Gertrude Margaret Lowthian Bell 1921

Click on the photo to magnify the image

Gertrude Margaret Lowthian Bell, CBE (b.14 July 1868 – d. 12 July 1926) was an English writer, traveller, political officer, administrator, and archaeologist who explored, mapped, and became highly influential to British imperial policy-making due to her knowledge and contacts, built up through extensive travels in Greater Syria, Mesopotamia, Asia Minor, and Arabia.

In a wonderfully historic picture taken to mark the Cairo Conference of 1921, Gertrude Bell (characteristically elegant in a fur stole and floppy hat, despite being on camel back) sits right at the heart of the action. To one side is Winston Churchill, on her other, TE Lawrence, the famed Lawrence of Arabia.

Bell had red hair, green eyes and a thoughtful, fine-boned face (see photograph inset). Small in stature, she was nonetheless forceful in nature: intelligent, energetic and sometimes brusque to the point of rudeness. However, she played a major role in establishing and helping administer the modern state of Iraq, utilising her unique perspective from her travels and relations with tribal leaders throughout the Middle East. During her lifetime she was highly esteemed and trusted by British officials and given an immense amount of power for a woman at the time. She has been described as "one of the few representatives of His Majesty's Government remembered by the Arabs with anything resembling affection".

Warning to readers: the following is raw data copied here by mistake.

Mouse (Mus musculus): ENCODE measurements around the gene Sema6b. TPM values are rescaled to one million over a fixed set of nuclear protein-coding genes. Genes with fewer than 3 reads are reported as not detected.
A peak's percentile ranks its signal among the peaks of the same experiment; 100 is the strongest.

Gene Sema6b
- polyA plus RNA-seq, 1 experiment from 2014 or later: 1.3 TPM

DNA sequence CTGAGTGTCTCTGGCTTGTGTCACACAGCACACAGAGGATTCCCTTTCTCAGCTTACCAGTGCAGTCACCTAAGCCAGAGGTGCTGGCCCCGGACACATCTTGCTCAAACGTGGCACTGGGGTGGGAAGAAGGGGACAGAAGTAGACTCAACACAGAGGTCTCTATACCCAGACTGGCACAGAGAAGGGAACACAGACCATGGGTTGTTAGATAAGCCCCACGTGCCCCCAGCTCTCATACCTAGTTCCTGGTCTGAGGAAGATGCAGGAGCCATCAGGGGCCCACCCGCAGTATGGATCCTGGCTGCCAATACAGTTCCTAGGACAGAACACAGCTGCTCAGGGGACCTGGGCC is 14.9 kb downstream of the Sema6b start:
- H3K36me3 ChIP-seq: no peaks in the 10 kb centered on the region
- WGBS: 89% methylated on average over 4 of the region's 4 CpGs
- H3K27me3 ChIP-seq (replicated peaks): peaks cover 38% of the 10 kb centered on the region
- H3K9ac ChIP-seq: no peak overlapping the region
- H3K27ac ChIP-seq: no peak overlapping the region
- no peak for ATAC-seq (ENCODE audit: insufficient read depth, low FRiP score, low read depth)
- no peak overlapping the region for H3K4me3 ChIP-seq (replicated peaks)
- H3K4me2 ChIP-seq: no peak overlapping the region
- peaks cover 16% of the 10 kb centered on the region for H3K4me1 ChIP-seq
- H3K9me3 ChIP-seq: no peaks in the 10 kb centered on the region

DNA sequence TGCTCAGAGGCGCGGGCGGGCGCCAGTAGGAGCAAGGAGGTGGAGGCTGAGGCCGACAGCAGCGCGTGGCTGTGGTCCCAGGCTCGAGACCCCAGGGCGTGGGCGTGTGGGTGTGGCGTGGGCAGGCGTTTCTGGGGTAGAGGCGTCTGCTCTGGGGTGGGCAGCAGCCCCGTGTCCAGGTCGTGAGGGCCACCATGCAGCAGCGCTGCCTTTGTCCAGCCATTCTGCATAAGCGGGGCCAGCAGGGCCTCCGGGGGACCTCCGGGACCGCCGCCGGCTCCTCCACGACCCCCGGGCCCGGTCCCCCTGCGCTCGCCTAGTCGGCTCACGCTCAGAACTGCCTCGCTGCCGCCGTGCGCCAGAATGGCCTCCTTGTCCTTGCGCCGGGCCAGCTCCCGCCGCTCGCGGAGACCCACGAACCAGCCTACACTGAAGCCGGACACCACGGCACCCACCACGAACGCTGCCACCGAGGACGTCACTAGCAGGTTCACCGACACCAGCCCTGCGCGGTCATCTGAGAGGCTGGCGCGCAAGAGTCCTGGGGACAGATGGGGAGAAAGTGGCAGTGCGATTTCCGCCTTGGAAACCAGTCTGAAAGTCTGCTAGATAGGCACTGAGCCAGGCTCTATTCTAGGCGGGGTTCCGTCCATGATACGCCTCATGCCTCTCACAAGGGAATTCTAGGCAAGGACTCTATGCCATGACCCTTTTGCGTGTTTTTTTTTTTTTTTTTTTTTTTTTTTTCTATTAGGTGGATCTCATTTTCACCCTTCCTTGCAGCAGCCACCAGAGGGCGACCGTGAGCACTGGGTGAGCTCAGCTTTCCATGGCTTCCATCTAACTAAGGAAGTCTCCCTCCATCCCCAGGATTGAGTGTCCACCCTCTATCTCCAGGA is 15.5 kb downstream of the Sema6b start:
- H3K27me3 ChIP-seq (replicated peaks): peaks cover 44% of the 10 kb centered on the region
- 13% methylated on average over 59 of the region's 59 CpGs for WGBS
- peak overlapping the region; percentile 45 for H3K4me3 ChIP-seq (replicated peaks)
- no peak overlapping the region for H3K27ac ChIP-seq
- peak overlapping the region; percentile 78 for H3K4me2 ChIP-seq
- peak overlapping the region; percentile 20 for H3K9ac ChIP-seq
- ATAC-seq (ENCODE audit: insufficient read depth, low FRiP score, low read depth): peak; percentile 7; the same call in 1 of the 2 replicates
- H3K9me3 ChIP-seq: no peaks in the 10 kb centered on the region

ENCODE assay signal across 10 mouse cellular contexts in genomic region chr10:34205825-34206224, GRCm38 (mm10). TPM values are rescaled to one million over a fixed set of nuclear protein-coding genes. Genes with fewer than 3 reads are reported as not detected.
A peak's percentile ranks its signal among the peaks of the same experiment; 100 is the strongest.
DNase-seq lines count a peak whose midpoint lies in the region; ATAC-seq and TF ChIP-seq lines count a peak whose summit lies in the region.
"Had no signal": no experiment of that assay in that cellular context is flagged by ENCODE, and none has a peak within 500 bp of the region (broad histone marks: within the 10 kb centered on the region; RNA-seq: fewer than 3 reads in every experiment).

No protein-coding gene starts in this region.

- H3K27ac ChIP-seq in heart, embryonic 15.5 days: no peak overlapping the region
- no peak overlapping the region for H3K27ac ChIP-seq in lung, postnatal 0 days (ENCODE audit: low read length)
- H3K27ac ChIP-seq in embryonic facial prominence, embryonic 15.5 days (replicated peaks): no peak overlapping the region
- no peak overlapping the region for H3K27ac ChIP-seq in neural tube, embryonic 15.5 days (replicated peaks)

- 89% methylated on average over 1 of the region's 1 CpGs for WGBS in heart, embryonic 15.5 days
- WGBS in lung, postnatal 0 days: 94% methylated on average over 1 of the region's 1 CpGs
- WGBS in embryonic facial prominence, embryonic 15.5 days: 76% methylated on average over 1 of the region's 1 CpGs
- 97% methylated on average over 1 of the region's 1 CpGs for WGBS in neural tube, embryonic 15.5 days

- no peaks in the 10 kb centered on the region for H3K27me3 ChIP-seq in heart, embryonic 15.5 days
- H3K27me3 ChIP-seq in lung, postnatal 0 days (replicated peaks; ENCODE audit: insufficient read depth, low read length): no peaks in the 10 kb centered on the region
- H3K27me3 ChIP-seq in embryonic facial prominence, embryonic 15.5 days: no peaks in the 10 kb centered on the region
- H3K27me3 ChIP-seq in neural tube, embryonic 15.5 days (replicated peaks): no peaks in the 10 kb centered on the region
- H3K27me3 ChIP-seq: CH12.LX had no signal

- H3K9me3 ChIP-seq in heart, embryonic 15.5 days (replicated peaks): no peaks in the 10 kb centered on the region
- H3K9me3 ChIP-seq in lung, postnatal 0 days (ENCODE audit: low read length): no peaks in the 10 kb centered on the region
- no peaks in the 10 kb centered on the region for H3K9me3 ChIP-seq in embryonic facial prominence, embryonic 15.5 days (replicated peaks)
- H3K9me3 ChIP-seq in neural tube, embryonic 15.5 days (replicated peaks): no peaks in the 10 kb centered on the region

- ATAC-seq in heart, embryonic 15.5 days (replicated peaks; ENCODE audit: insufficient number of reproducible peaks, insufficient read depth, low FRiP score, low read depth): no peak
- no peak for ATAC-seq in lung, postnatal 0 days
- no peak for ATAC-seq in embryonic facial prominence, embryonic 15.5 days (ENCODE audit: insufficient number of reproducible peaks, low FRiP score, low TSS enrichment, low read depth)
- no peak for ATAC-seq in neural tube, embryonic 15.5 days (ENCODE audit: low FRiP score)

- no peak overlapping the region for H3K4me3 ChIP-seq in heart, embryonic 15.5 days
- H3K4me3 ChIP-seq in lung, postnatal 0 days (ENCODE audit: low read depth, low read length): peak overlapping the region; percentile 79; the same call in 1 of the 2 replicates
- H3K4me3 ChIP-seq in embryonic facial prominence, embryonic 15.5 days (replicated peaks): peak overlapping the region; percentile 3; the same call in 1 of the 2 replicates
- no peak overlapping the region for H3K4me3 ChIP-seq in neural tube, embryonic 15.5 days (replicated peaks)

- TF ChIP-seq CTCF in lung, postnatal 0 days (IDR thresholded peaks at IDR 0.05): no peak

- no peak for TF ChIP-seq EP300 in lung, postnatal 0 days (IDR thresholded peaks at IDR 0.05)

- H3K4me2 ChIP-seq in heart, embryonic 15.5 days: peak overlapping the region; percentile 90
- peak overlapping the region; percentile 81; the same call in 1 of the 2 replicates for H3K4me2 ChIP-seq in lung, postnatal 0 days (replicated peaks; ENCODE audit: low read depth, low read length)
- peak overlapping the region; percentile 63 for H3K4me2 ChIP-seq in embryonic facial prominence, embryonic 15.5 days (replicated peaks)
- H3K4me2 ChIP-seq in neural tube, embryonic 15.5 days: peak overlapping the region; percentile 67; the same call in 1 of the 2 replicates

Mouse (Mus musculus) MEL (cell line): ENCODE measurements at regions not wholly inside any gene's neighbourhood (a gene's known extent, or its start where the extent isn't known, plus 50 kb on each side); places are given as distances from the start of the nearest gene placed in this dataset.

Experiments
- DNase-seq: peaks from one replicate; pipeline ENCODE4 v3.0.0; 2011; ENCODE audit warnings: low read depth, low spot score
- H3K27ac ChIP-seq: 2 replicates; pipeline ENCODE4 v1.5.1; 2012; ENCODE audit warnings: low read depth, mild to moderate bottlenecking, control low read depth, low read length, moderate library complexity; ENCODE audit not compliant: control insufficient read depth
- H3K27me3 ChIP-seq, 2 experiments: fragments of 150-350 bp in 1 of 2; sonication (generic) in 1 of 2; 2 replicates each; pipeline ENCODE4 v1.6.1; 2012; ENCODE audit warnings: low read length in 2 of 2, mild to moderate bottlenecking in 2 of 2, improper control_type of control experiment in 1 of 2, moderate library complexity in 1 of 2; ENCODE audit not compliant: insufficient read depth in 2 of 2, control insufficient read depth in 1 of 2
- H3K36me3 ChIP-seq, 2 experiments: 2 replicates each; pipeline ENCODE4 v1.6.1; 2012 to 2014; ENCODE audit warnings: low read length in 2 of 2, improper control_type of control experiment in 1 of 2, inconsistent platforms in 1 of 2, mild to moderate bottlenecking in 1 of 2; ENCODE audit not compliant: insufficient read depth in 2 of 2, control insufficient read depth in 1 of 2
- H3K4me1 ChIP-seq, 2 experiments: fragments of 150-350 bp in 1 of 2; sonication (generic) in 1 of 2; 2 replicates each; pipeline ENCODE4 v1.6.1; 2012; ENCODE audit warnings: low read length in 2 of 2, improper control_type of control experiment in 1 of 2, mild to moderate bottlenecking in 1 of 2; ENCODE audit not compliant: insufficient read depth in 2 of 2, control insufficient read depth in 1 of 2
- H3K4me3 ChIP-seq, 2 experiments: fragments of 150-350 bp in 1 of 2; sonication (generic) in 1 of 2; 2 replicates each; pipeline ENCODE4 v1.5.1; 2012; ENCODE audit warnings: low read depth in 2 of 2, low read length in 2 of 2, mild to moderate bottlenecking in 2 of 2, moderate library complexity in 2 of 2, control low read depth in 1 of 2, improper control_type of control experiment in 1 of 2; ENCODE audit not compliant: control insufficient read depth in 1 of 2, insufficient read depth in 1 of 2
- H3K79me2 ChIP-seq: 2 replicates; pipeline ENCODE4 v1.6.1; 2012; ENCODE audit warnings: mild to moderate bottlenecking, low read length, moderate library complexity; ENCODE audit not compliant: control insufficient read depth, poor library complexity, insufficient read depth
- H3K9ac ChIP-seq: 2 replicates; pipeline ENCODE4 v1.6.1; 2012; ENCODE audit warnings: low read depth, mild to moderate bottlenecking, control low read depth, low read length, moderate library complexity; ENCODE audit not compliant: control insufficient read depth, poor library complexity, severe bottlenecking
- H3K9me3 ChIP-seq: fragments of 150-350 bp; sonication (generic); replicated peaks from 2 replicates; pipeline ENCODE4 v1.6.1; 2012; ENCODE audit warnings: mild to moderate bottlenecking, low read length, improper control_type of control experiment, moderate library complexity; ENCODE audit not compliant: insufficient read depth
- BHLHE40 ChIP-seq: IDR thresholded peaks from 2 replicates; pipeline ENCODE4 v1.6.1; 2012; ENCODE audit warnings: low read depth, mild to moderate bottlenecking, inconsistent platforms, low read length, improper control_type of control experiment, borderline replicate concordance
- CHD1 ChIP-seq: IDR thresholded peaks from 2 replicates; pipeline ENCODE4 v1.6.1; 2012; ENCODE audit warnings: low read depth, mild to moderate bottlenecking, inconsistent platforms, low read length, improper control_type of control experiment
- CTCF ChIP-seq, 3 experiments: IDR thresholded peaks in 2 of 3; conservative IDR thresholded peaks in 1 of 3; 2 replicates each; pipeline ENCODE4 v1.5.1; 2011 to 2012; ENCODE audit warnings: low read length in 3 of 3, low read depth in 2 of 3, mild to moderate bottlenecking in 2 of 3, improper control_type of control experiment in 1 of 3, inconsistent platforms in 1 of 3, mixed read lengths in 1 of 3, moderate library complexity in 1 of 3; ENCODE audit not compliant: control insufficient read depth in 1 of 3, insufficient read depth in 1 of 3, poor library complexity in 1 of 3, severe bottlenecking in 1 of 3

Boats and Cranes!

Posted on Jun-28-2017 by Admin   |   

Birth of the Arc Royal by Edward Chambre Hardman

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'Birth of the Ark Royal': A stunning image taken from the top of Holt Hill in Birkenhead by Edward Chambre Hardman, shows the aircraft carrier under construction in a Liverpool shipyard in 1950. Using his Rolliflex Camera, he captured the HMS Ark Royal being painted white to prepare for its launch from the Cammell Laird shipyard by Elizabeth the Queen Mother.